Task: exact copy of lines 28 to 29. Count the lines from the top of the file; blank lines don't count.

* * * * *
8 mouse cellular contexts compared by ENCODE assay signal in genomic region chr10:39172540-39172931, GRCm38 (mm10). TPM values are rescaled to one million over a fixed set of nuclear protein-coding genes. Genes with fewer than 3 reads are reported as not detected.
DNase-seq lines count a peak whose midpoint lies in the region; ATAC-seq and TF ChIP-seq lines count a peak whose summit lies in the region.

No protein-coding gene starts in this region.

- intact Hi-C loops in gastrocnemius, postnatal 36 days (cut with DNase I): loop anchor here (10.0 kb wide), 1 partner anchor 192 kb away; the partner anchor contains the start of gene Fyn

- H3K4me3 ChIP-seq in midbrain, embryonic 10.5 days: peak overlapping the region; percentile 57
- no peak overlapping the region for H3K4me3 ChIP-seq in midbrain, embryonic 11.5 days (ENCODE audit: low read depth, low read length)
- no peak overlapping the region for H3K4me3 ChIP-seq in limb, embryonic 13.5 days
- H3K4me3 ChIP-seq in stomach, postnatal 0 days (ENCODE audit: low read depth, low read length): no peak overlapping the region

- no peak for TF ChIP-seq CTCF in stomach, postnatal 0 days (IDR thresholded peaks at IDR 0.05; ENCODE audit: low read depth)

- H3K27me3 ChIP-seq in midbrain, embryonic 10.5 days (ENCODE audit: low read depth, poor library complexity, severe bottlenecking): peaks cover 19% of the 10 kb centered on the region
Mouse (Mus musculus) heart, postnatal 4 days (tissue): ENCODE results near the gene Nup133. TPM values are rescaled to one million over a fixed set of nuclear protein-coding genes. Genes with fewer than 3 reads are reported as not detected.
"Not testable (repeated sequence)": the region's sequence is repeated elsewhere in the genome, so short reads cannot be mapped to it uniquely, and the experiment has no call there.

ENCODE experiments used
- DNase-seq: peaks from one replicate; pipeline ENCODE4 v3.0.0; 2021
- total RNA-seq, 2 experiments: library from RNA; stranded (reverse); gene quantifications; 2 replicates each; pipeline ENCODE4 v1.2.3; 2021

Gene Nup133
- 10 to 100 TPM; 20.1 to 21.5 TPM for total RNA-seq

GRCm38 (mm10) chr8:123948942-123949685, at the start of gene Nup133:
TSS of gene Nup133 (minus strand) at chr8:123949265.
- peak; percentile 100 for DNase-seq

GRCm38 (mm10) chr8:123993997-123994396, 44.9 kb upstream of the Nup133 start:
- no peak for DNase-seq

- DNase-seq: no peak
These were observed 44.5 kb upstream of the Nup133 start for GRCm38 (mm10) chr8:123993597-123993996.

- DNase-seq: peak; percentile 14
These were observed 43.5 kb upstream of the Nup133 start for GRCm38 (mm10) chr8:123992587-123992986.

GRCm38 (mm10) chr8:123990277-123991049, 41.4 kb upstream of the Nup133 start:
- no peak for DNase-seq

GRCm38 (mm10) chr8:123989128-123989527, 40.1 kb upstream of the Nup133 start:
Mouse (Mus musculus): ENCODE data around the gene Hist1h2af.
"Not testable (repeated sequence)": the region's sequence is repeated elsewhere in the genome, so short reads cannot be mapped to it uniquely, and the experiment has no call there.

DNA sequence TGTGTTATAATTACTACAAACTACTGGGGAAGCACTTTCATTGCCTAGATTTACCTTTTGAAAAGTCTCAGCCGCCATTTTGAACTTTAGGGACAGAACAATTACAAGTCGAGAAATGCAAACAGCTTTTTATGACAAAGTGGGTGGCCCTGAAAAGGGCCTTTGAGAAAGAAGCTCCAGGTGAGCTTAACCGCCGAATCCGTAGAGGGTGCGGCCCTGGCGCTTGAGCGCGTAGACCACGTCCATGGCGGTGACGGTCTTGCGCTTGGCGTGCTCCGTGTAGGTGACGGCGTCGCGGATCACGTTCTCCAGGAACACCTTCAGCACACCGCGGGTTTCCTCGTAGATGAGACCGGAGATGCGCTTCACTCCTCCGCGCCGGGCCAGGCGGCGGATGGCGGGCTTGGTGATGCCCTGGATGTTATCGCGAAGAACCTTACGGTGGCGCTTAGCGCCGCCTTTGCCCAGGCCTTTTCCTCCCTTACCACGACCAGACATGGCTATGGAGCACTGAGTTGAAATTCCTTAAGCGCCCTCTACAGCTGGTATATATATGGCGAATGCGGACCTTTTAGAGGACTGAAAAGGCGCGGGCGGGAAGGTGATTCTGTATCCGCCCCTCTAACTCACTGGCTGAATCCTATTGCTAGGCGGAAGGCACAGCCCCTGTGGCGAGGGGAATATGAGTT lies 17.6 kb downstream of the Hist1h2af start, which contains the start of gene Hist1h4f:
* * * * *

- no peak for DNase-seq

GRCm38 (mm10) chr8:123989128-123989527, 40.1 kb upstream of the Nup133 start: